Get closer to the world of Nicholas Fisher and the Stockton crew in the Wesley Allard video for the single “Kitchen” off Peach Handkerchief that features guest appearances from YUNG STKTN luminaries such as Frunk Soto (aka Frankie Soto of Surf Club), Sam Regan (Satan Wriders, Baseball Gregg, etc), Luca Lovisetto (Baseball Gregg), & Eli Wengrin (Satan Wriders). It’s as if you are joining everyone in a party that is popping out of the pantry, raiding the fridge for sustenance while flailing provisions proudly and emphasizing the Fisher found affinity for cooking room values and ventures. After the following video, check out recent interview session with Nicholas and Frankie featuring exclusive behind the scenes photos courtesy of the YUNG STKTN clique.
We celebrated last Thanksgiving and New Years Eve in exquisite fashion. Tell us about everything that has inspired everyone in the Stockton from then unto now.
Nicholas: Fall! Stockton is beautiful during fall. Really feels like the northwest, probably the most around this time of year.
Give us the tales on all the boats of “I Don’t Meant To Brag”, and all about working with RL.
Nicholas: This song was recorded on December 31, 2014. New year’s eve before heading to the city. We were literally sitting in my crib hella bored. The beat was a lot darker originally, but we decided not to be so trappped out and add some cool flutes.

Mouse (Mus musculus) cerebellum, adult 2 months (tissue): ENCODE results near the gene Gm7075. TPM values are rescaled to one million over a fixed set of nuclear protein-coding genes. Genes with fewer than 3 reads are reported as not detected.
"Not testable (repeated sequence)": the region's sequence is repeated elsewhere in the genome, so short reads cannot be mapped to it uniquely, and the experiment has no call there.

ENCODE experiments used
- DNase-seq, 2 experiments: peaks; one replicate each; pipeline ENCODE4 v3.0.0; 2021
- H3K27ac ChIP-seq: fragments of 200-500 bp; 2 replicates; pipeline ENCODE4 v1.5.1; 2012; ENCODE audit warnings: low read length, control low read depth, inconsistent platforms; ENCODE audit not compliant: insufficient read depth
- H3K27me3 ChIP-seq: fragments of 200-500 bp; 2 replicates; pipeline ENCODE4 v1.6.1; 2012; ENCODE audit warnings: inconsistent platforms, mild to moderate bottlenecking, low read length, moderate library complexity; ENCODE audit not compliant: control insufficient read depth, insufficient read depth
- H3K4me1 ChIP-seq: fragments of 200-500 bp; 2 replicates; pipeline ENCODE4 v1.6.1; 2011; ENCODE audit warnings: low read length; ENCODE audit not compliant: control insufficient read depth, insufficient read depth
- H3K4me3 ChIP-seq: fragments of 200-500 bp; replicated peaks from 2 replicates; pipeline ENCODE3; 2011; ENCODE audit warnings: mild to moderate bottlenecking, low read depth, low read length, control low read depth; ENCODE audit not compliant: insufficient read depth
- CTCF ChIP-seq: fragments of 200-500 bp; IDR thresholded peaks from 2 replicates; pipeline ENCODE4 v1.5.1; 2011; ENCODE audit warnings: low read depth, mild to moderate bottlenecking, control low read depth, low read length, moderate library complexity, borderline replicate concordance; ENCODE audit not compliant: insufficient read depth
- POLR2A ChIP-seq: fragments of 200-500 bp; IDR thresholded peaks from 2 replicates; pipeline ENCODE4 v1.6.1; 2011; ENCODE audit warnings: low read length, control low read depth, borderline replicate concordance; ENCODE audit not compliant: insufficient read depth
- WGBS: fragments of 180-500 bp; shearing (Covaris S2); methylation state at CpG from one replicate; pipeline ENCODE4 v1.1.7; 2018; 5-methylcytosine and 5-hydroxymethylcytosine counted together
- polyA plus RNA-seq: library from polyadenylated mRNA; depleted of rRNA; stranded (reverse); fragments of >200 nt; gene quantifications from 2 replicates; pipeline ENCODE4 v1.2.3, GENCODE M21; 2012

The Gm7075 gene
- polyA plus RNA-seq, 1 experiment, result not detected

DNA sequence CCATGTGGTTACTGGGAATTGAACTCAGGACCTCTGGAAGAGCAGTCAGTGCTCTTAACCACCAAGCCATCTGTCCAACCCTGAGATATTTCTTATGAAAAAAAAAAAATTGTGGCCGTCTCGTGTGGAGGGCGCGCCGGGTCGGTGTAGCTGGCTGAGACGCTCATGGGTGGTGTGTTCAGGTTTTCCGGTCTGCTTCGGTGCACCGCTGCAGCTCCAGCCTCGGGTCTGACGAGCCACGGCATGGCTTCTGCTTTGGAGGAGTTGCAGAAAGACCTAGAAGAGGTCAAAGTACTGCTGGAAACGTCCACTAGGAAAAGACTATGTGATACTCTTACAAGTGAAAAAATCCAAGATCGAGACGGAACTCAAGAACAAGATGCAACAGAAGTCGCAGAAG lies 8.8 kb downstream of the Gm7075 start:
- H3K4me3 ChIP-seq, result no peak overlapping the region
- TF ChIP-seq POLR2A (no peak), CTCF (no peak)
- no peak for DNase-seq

Nicholas: RL is my favorite rapper! Watching him write is the best part about working with RL.
Describe the mind-expanding experience in making the super vacation sail boat pop track “Kitchen”
Nicholas: To be honest I record in my kitchen. It’s just the most convenient place for me to set up when multiple people are part of recording. I’ve heard people calling their home studios ‘the lab,’ for years. just stop! Call it the kitchen. Or something else that doesn’t sound so serious.
Tell us about how you all made the expanding cut “Front Side”, and what provoked the decision to include a sample of Ric Flair?
Nicholas: I wanted to call this ”Bodied by Frankie” but then you would listen with expectations and say that he didn’t body this. Also little flex moments are fun as fuck. Ric Flair is the God of flex.
Frunk: I was at Nich’s place and Justin was playing this beat and I just wanted to try it out so I wrote a few things for it and J recorded it then Nich just came in killed it.